Infinite Roller Tutorial Twelve – Blocks Part Two

Welcome to Edge of Code’s series of Infinite Roller tutorials. If you’d prefer a video tutorial, you can find one here.

In the previous tutorial, we starting looking at using blocks rather than tiles for the terrain. Today we’ll build on that.

Open the Infinite Roller project and the scene, then create a new script called AbstractTerrainGenerator. This will be the superclass of ChunkTerrainGenerator and BlockTerrainGenerator, so we want to have any code common to both types of terrain generator. It is an abstract class, so add the word abstract to the class declaration so that it becomes

public abstract class AbstractTerrainGenerator : MonoBehaviour 
{}

An abstract class cannot be used in the same way as a normal class. You can’t create an instance of one, which also means you can’t add the AbstractTerrainGenerator script to a gameobject. If you try, Unity will display an error message.

Unity tutorial abstract

They are used as base classes. In this case, we’re using an abstract class because ChunkTerrainGenerator and BlockTerrainGenerator have some common functionality and we’ll need to make use of something called polymorphism which I’ll explain later. AbstractTerrainGenerator is a subclass of MonoBehaviour, so it can use the functionality in MonoBehaviour, as can any subclass of AbstractTerrainGenerator.

Save the class. Go to ChunkTerrainGenerator and change the class declaration so that AbstractTerrainGenerator is its superclass:

public class ChunkTerrainGenerator : AbstractTerrainGenerator 

Do the same for BlockTerrainGenerator:

public class BlockTerrainGenerator : AbstractTerrainGenerator

Now that both classes inherit from our abstract class, we can think about what should go in there. We’ll need to restart the terrain generation of both, but due to the differences in the way the terrain is created, each one will need its own method. We can allow this by creating an abstract method in AbstractTerrainGenerator:

public abstract void Restart();

This method must be implemented by the subclasses. Save the script, go to ChunkTerrainGenerator, and find its Restart method. Since this is now implementing the abstract class’s method, we need to add the override keyword to make it work. Change the method declaration to

public override void Restart()

and save the script.

Unity tutorial override abstract

Next go to BlockTerrainGenerator and create an empty Restart method.

public override void Restart()
{}

Save it. We’ll add code to it later. There will be other methods to add to AbstractTerrainGenerator, but we’ll do that as we go.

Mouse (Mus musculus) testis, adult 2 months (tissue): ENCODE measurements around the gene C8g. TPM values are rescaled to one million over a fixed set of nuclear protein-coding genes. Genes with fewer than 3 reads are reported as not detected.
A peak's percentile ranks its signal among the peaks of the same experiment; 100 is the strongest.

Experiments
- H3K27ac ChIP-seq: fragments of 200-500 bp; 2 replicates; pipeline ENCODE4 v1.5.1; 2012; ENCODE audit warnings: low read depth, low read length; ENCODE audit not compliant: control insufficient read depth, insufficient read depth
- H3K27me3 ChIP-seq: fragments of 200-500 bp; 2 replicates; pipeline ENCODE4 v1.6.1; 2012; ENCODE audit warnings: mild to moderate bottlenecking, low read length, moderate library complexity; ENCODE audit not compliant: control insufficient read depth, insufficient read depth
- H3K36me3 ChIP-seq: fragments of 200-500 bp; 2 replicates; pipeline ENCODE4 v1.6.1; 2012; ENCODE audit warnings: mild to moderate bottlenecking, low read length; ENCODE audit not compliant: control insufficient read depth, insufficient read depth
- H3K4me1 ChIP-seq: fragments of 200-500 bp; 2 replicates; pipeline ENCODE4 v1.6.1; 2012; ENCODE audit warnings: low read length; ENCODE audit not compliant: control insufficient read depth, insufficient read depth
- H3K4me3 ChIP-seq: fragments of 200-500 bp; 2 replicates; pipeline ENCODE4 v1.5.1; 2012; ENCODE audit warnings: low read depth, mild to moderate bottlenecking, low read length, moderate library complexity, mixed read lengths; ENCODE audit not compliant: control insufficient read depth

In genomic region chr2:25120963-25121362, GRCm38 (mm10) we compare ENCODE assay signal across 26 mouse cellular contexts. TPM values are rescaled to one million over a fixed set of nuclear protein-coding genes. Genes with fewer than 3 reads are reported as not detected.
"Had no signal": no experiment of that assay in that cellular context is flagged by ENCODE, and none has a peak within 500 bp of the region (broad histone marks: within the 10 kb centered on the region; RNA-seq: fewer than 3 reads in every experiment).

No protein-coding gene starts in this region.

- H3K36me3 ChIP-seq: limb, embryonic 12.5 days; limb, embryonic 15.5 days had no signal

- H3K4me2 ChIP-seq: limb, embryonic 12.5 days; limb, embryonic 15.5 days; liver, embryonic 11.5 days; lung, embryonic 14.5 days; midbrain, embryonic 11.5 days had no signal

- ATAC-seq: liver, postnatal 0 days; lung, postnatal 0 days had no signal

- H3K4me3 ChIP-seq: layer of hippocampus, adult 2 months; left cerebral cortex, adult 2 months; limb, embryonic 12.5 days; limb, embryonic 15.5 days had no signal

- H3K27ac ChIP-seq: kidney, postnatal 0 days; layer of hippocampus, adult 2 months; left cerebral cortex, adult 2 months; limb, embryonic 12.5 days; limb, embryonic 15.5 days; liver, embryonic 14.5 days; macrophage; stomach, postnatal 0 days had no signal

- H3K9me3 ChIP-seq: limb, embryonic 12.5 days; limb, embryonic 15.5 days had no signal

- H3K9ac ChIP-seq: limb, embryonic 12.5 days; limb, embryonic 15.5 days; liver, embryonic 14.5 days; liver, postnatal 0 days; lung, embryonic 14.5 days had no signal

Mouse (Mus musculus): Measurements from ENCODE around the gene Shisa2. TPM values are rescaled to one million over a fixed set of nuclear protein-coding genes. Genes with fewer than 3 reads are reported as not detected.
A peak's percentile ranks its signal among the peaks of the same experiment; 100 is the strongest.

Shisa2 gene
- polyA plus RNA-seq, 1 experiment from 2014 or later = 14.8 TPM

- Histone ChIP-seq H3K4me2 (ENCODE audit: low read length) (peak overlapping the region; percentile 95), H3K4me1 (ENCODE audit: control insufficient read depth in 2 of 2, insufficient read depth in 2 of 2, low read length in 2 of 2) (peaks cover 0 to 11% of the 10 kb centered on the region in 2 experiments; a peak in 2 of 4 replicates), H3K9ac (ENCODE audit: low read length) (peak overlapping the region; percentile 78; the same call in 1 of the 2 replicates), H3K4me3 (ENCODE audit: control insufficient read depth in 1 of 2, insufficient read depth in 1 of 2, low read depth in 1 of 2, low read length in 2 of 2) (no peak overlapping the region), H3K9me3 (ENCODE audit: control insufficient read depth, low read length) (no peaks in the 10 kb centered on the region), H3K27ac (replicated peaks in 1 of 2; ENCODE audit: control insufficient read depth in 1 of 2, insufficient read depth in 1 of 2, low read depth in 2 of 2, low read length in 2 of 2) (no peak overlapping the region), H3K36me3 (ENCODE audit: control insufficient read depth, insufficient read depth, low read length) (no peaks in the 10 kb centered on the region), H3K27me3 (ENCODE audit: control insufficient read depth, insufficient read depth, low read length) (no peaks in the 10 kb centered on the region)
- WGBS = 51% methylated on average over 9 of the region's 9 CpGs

Open the GameController script. Replace the existing ChunkTerrainGenerator variable with

//reference to the terrain generators
public ChunkTerrainGenerator chunkTerrainGenerator;
public BlockTerrainGenerator blockTerrainGenerator;
private AbstractTerrainGenerator currentTerrainGenerator;

Unity tutorial blocks generator

Find the terrainGen.Restart() line in RestartGame(), and replace it with

currentTerrainGenerator.Restart();

The currentTerrainGenerator variable is an AbstractTerrainGenerator which means we can assign either chunkTerrainGenerator or blockTerrainGenerator to it, since they are both subclasses of AbstractTerrainGenerator. This is polymorphism – the subclasses of AbstractTerrainGenerator can be treated as AbstractTerrainGenerator objects. This and the fact that Restart is an abstract method means currentTerrainGenerator.Restart() calls the overridden Restart method in the subclass that is assigned to currentTerrainGenerator.

We’ll assign the first two in the inspector, and the third will help us switch between which type of terrain we want to play the game with. Add the following line to the end of Awake() to initialise currentTerrainGenerator:

//start off as chunks
currentTerrainGenerator = chunkTerrainGenerator;

Save the script, go back to Unity and select the GameController in the hierarchy. Drag the BlockTerrainGenerator and ChunkTerrainGenerator gameobjects onto the appropriate slots.

Next we’ll add a new menu button to allow the player to pick which game to play. Find the button child objects in the hierarchy under the MainMenu gameobject and duplicate the Play gameobject by pressing Ctrl+D.

Unity tutorial UI button

Rename the top one “Play Infinite Roller – Chunks”, and change the text in the child Text gameobject to the same. Use “Play Infinite Roller – Blocks” for the other button. Make sure the buttons are in the order you want them to be in by dragging and dropping them in the hierarchy. The order of the Layout’s child gameobjects mirrors the order they appear on the screen.

Unity tutorial UI button text

Open the MenuManager script and change the method name of PlayGame to PlayChunksGame, then copy and paste the method, and rename it to PlayBlocksGame. You should have the following:

public void PlayChunksGame()
{
	ToggleMenu();
}

public void PlayBlocksGame()
{
	ToggleMenu();
}

We’ll need to make the methods set the currentTerrainGenerator in GameController, but first save the script and go back to Unity. Select the chunk button gameobject and under OnClick(), select MenuManager → PlayChunksGame. For the block button, select MenuManager → PlayBlocksGame.

Unity tutorial hook up buttons

Go back to the GameController script and add an enum,

public enum TerrainType
{
	Chunks, Blocks
}

enum is short for enumerator and is a set of named constants. It’s used when something should only have a limited number of possible values. For us, the terrain can only be made of chunks or blocks, and TerrainType will let us show which.

Save the scene and the project.

Next time we’ll finish making the buttons play the appropriate game and write code to generate random terrain.

Remember you can download the files for this tutorial on the Downloads page. See you next time!

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